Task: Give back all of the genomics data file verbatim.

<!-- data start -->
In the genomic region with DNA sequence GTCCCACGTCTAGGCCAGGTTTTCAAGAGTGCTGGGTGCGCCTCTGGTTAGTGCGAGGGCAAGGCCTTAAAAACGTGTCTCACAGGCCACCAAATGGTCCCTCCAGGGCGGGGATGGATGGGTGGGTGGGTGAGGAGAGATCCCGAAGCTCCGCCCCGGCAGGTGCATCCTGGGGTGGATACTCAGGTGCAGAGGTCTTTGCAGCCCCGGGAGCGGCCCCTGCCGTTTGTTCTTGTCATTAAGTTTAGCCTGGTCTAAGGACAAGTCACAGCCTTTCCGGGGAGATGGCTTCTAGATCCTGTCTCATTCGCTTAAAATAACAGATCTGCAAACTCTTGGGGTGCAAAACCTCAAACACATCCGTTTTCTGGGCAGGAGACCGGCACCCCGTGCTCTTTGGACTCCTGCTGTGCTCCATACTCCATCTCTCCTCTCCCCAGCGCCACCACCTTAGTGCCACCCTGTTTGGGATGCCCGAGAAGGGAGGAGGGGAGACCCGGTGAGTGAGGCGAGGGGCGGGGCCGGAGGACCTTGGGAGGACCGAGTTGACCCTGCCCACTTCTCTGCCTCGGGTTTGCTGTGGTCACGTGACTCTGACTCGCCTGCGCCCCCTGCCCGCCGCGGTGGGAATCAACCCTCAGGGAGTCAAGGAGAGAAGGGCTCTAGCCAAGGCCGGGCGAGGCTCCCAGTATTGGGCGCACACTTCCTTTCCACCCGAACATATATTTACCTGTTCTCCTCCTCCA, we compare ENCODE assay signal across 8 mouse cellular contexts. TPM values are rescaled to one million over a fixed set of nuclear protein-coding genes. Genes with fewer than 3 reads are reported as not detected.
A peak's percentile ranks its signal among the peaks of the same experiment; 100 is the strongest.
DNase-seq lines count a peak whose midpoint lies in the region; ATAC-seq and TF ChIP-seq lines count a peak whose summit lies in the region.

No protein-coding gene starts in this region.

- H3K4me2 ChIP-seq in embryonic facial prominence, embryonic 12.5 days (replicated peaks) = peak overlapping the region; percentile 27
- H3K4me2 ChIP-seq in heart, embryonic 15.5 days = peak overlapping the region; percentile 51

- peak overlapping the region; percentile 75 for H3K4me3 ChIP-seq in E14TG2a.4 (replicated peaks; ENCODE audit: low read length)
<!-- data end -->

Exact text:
In the genomic region with DNA sequence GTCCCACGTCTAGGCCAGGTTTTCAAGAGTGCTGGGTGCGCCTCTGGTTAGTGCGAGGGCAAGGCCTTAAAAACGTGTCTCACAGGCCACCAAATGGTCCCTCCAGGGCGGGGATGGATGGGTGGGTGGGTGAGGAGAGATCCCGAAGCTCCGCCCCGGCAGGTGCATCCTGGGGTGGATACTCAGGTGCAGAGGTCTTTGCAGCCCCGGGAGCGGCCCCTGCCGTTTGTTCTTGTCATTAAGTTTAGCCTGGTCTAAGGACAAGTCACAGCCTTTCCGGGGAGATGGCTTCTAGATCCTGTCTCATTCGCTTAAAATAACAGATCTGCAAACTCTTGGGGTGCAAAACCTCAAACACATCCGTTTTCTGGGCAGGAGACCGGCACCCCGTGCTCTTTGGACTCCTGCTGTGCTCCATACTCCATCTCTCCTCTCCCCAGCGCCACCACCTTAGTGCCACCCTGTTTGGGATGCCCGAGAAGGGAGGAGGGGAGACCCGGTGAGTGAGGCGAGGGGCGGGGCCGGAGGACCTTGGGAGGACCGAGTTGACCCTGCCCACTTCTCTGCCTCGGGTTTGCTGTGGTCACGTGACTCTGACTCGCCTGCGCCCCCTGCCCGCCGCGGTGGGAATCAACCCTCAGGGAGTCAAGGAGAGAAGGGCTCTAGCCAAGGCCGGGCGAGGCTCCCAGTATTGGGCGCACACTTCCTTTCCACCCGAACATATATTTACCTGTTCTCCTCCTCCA, we compare ENCODE assay signal across 8 mouse cellular contexts. TPM values are rescaled to one million over a fixed set of nuclear protein-coding genes. Genes with fewer than 3 reads are reported as not detected.
A peak's percentile ranks its signal among the peaks of the same experiment; 100 is the strongest.
DNase-seq lines count a peak whose midpoint lies in the region; ATAC-seq and TF ChIP-seq lines count a peak whose summit lies in the region.

No protein-coding gene starts in this region.

- H3K4me2 ChIP-seq in embryonic facial prominence, embryonic 12.5 days (replicated peaks) = peak overlapping the region; percentile 27
- H3K4me2 ChIP-seq in heart, embryonic 15.5 days = peak overlapping the region; percentile 51

- peak overlapping the region; percentile 75 for H3K4me3 ChIP-seq in E14TG2a.4 (replicated peaks; ENCODE audit: low read length)